I’ve reviewed quite a number of nonfiction lectures and books on this blog, and I’ve reviewed a good number of fantasy fiction books. I find that there generally isn’t much overlap between readers of those two genres. For this nonfiction lecture series, there is a good deal of overlap and I HIGHLY recommend that if you are fantasy reader to at least check out this lecture.
The lecturer set out to discuss the origins of the modern fantasy genre, where the genre is right now, where the genre is headed, and associated topics. By and large, the lecturer did a good job- with one major caeveat. This was recorded in 2006. This was produced before the final book of the Harry Potter series was published. The lecturer did not discuss the Harry Potter stories, but hung a lantern on that fact by saying that it would not be appropriate to discuss the impact of Harry Potter on the genre until years down the line. Only today, fifteen years later, can we know for certain that Harry Potter had a cataclysmic impact on the fantasy genre.
This lecture series focuses mainly on Tolkien, LeGuin, C. S. Lewis, Donaldson, Terry Brooks, Susan Cooper, and Robert Holdstock, as well as mentioning other authors like Marion Zimmer Bradley, J. K. Rowling and Philip Pullman.
The lecturer of this series is very much so a Tolkien scholar and Beowulf scholar, so he focuses a LOT of his time and energy on Tolkien, which I’m fine with. Tolkien is the grandfather of the marketable, popular fantasy genre. However he did not deeply discuss the pre-Tolkien big names as much as he should of- such as Hope Mirlees, Lord Dunsany and the rest. ‘The Well at World’s End,’ ‘Lud-in-the-Mist’ and ‘The King of Elfland’s Daughter’ are seminal works of fantasy fiction, however no one’s going to argue that they’re as influential on the genre as Tolkien or LeGuin are.
Similarly, I liked how the lecturer respectfully brought up the ‘Tolkien clones’ of yesteryear. He focused on ‘The Sword of Shannara,’ explaining how it is very derivative from Tolkien. He then explained how Brooks wrote ‘The Elfstones of Shannara,’ and explained how the author started marching to the tune of his own drum with it and the other sequels. The ‘Tolkien clone’ phenomena was a major thing in fantasy literature for a while, so I’m glad the lecturer discussed the repeating echoes of the Lord of the Rings without treating the actual ‘clones’ with disrespect.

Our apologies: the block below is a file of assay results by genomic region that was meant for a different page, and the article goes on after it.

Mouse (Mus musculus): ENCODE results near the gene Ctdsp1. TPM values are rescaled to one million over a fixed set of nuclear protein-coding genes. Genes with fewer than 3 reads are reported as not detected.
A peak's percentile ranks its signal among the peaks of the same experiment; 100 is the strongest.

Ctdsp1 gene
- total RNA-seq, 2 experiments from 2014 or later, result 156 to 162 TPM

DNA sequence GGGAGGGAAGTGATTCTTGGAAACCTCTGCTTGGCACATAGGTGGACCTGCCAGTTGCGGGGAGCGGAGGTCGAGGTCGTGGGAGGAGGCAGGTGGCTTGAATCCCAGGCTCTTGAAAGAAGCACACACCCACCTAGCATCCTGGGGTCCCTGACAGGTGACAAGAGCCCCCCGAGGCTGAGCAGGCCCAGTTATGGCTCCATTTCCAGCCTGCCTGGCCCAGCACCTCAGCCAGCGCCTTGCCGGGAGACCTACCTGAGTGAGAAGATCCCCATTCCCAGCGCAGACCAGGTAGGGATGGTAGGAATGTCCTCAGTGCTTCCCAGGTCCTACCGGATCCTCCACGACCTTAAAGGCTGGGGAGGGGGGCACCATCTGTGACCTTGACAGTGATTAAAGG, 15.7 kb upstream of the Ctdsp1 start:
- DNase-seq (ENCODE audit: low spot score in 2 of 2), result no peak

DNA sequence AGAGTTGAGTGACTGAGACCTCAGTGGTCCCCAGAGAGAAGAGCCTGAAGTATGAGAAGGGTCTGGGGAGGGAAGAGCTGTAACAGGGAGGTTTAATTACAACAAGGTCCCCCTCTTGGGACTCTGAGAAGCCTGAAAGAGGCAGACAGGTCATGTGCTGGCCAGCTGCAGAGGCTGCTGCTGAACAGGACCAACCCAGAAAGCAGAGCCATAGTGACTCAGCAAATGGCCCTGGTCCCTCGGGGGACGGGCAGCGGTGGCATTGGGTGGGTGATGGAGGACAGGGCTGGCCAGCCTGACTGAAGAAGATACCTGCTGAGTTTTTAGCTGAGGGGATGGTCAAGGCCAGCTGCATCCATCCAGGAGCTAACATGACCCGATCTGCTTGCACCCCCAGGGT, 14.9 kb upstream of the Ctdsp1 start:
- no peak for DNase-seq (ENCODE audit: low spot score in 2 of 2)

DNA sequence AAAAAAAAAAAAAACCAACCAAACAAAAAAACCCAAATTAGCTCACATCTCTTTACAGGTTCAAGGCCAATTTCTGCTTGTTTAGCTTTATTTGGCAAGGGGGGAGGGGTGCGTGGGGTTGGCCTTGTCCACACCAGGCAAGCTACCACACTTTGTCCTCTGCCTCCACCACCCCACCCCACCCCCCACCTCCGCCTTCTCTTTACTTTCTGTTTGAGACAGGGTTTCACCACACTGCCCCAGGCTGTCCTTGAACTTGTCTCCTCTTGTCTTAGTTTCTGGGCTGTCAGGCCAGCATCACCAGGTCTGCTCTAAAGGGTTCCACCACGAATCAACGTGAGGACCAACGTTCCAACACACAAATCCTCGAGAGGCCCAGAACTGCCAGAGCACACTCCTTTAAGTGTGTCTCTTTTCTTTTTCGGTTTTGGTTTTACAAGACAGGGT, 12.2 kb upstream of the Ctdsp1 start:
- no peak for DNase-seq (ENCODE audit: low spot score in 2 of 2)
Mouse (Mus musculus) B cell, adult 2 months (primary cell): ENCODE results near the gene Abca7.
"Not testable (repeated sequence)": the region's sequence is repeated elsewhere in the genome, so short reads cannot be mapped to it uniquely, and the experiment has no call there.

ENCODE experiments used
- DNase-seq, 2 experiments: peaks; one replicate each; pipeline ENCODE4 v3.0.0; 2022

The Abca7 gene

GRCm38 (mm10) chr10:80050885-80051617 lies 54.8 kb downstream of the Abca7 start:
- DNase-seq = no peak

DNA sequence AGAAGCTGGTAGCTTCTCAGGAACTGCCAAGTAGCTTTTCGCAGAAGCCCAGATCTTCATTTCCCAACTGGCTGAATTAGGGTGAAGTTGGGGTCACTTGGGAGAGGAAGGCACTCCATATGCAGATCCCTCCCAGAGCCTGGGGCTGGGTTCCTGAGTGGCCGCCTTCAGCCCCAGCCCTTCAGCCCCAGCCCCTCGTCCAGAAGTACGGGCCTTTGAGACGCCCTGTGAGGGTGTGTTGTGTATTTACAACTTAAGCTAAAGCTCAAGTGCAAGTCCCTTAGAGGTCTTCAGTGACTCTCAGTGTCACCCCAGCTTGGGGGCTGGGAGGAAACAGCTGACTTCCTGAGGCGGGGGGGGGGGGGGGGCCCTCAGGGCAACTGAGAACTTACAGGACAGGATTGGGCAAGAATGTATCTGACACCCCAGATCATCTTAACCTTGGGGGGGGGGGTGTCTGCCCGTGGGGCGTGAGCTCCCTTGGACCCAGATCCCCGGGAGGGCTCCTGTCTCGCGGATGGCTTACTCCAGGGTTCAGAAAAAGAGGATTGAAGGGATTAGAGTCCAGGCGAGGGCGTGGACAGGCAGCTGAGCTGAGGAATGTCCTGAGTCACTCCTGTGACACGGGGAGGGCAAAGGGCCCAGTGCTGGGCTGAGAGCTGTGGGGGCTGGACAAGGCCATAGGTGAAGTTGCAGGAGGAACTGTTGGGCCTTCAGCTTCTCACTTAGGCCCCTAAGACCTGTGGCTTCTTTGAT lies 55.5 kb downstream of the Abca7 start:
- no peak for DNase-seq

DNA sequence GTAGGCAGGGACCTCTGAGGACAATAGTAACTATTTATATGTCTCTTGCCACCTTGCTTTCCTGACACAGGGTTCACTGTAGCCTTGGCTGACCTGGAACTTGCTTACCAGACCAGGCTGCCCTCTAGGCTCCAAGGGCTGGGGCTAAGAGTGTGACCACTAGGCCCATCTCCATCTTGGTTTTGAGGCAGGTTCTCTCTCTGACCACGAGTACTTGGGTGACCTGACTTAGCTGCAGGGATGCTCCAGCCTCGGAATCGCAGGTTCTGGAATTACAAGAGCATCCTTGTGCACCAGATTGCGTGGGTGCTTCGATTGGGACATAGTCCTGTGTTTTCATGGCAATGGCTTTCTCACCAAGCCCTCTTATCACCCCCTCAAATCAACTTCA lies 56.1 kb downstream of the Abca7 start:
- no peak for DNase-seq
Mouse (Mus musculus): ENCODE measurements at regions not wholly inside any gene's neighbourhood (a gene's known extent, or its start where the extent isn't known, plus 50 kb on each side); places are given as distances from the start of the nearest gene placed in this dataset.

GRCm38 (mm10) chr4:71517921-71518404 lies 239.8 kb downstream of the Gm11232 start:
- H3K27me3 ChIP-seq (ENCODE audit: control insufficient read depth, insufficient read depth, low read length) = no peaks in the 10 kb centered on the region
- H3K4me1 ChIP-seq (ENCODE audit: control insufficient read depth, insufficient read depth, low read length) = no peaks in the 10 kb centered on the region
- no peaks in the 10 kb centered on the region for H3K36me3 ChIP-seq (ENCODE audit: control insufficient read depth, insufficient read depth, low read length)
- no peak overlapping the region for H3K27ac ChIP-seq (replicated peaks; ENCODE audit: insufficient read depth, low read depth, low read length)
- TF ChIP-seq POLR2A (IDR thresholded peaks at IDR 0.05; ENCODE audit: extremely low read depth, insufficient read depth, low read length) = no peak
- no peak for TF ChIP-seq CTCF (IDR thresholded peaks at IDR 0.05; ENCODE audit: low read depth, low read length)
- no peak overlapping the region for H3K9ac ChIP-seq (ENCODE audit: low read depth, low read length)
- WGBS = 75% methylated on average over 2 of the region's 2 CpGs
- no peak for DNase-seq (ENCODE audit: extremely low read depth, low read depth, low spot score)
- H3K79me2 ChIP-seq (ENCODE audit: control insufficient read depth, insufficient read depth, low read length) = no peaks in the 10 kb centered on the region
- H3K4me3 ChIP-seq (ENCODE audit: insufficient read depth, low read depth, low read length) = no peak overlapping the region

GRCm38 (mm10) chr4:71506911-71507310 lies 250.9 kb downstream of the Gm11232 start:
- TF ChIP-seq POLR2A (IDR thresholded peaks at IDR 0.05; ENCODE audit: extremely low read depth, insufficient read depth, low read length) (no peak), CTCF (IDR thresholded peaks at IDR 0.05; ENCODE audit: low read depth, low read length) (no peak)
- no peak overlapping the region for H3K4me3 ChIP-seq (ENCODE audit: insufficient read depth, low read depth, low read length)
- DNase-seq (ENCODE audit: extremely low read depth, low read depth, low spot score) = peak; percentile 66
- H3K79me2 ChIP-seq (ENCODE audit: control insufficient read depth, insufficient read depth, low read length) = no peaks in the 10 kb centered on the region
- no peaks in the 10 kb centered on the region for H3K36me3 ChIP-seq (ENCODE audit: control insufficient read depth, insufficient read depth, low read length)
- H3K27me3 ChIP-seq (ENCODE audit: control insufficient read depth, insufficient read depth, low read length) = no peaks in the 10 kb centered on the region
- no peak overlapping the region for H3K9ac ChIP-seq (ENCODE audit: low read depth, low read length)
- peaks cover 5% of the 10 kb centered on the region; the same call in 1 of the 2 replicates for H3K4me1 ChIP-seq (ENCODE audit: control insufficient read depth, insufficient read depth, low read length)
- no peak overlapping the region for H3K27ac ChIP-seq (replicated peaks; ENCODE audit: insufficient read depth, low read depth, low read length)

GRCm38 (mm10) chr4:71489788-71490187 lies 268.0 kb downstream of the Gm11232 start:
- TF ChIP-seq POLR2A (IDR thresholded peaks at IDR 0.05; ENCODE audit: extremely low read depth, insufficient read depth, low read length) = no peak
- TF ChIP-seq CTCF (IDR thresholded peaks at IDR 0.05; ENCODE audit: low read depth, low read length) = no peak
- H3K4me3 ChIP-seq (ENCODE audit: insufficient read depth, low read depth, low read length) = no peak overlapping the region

Frankly, I’m astonished how good of a job the lecturer did in predicting the future/bringing up themes which would become important later.
- Indirectly predicted the rise of Urban Fantasy, by focusing on titles like ‘The Dark is Rising’ and ‘His Dark Materials.’
- Indirectly predicted the rise of Grimdark Fantasy, by focusing on the ‘Chronicles of Thomas Covenant.’
- Correctly predicted Ursula K LeGuin would remain a lasting master of the genre, and spent several lectures explaining her development as an author.
- Realized that Harry Potter was a big deal, even though he didn’t really dive into it.
Viewing this lecture series through the lens of 2021, it gets a lot of things wrong.
- He didn’t mention ‘The Wheel of Time,’ which in retrospect was a mistake. WoT lead to Sanderson, and Sanderson is not only the most popular Fantasy author of the last decade but also Sanderson is having a massive impact on new authors writing today.
- The lecturer also didn’t mention ‘A Game of Thrones,’ which came out in 2005… but I’m willing to give Drout the benefit of the doubt on this one given how there’s no way someone way back then could predict GoT’s long-term impact.
- Didn’t give Pratchett his due.
- Didn’t predict the impact Octavia E. Butler would have on the fantasy genre- namely in the present wave of ‘decolonialization’ Fantasy we’re dealing with right now being written by authors like N. K. Jemisen.
How many of these ‘wrong’ things were mistakes, or were they just the lecturer being pressed for time and being forced to leave things out? The lecturer didn’t mention a lot of less popular, but nonetheless important authors like Steven Brust, Lois McMaster Bujold and Patricia McKillip. I’m willing to give the lecturer a benefit of the doubt on this one, because this lecture series was already eight hours long and I doubt the company which paid him to make this series was willing to let him talk about literally everything.
Finally, I enjoyed the lecturer’s full-throated defense of the artistic integrity of Fantasy Fiction. He cited the fact that you can discuss themes with Fantasy which you can’t with other genres. For example, in non-genre fiction you can’t explore the fear of death and the hope for a afterlife. Magical thinking is a part of normal human thought; trying to extract the magic from human fiction excludes the full scope of human being from your fiction.
STARS: 4.5 OUT OF 5 STARS (5 Stars=Perfect, 4 Stars=Great, 3 Stars=Good, 2 Stars=Fun but Flawed, 1 Star=Not Recommended)
Genres/Tagwords: Fantasy, nonfiction, Lecture, Academic, Literature
Previous books by the author/in the series I’ve reviewed: